September 24, 2021
Well-being is a term often used in tandem with health. It is a state that we all seek to achieve.
The Centers for Disease Control and Prevention describes well-being as a positive outcome that is meaningful for people. According to the CDC, there is no consensus around a single definition, but terms like emotion, fulfillment and satisfaction are generally associated with well-being. What is clear is that well-being, and the positive impact that it can have on your health, can come in many forms.
A recent family visit brought me front and center with my well-being.
I am one of five siblings. Last weekend, my two out-of-town sisters and brother came home to visit my mom and celebrate the birthday of my twin sisters. When joined by my locally-living sister, their return brought all five of us together for the first time since my dad's passing in 2017. For the past year or so, Mom has been living in a nursing home. While COVID-19 presented challenges, somehow, they all got time with her. She was extremely happy, and I felt good that they saw Mom. Zoom calls and the telephone are OK, but there's nothing like an in-person visit, even if you can't hug.
As meaningful as it was to know that Mom saw her children, what was equally meaningful to me was the time that the five of us shared over the weekend. With four of us in our 60s, we're at the point where the conversations have a wide range. Our dinners were peppered with stories from our childhood, the accomplishments of our children, descriptions of our beautiful grandchildren, and our plans for the next phase of life.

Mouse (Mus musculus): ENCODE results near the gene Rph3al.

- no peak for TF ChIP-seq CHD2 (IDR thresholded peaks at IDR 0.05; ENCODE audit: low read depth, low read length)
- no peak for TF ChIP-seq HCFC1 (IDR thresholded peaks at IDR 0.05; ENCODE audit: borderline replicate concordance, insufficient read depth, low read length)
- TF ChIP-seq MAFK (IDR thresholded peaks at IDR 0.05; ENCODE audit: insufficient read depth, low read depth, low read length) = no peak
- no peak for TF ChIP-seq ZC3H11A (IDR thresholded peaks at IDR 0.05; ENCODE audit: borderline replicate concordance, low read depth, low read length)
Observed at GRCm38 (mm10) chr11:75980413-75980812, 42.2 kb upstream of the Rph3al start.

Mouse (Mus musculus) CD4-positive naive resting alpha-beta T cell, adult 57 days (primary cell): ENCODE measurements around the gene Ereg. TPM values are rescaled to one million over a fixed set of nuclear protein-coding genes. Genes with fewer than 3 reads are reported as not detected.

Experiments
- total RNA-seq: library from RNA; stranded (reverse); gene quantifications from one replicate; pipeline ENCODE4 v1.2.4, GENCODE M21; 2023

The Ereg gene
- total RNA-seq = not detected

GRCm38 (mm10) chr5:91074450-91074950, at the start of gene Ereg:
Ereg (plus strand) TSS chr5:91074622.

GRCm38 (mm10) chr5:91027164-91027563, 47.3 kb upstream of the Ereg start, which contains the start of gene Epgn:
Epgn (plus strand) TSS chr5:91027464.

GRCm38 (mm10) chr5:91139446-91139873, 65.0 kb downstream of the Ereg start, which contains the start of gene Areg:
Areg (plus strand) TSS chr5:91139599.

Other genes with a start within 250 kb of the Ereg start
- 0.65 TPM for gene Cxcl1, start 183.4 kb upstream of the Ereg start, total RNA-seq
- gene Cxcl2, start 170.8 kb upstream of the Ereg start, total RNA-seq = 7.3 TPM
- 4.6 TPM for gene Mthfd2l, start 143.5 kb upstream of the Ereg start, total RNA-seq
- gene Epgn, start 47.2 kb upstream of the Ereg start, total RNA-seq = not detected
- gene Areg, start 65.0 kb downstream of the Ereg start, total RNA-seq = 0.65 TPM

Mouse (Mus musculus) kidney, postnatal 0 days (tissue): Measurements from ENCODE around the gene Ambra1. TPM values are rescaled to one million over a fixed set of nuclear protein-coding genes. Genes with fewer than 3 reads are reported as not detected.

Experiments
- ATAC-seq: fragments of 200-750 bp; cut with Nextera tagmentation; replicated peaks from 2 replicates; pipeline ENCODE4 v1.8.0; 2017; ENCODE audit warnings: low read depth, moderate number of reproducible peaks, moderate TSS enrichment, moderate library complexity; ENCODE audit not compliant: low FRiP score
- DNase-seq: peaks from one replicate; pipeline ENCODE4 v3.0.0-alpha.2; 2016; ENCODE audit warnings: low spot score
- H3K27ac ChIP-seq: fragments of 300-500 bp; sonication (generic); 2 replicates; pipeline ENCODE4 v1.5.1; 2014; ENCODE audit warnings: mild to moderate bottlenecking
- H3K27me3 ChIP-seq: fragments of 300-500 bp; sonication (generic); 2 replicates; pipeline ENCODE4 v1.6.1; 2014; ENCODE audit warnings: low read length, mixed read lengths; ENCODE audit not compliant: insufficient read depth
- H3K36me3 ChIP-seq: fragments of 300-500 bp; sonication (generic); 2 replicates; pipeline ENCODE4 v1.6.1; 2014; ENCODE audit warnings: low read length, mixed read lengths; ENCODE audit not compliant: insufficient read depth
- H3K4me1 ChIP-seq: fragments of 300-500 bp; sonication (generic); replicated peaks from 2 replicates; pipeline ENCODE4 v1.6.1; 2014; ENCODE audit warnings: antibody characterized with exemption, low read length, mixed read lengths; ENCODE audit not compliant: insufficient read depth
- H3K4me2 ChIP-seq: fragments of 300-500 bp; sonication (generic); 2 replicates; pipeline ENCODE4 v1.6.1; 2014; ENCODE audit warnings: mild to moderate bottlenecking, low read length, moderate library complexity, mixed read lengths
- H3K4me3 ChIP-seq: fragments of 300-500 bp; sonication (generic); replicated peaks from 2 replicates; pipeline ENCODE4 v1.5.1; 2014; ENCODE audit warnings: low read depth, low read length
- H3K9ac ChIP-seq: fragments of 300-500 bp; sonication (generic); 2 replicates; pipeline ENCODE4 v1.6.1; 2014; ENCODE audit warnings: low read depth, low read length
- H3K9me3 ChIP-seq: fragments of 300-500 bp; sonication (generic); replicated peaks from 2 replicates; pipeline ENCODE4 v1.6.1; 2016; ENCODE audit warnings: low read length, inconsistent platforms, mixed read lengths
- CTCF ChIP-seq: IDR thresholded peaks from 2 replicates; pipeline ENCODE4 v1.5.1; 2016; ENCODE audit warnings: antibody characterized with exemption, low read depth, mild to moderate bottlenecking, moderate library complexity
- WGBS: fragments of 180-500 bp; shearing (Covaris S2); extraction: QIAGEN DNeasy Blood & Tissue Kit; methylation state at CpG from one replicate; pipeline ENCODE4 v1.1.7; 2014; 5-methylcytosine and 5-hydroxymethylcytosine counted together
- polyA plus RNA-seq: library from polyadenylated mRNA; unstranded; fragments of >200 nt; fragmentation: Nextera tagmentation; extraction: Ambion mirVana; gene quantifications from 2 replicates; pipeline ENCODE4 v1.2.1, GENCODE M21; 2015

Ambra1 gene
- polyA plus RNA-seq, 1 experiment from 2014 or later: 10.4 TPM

I was struck by the perspective that reminiscing produces. Yes, some of the stories took me to places I regretted, but overall, it's amazing how things seem to come together despite life's trials and tribulations. I found that looking back and considering what lies ahead, particularly the future of our children and grandchildren, to be very motivating.
For me, our dialogue created a context of purpose and meaning. It's as if I was at a seminar where the subject was my life and my family offered introspection and analysis. Yes, we had a lot of fun and a shared ton of laughter, but there was a very emotional underpinning that reinforced just how precious life is, and the many reasons we have to be thankful.
The weekend kicked off last Thursday when my sisters, Terry and Bernadette, flew in from Arizona and Kansas City, respectively. Their first order of business was to see Mom. Don't ask me how they did it, but I'm told it took a bit of maneuvering, vaccination documentation, rapid testing and an outdoor setting. Bottom line, Mom saw her children and all parties were delighted. Later, I joined them and my wife at our home for dinner, where we caught-up on everything from the state of the nation to the upcoming game between the Chiefs and Eagles. The groundwork was in place. It was if the time between our last gathering disappeared. We had reconnected and were ready for more.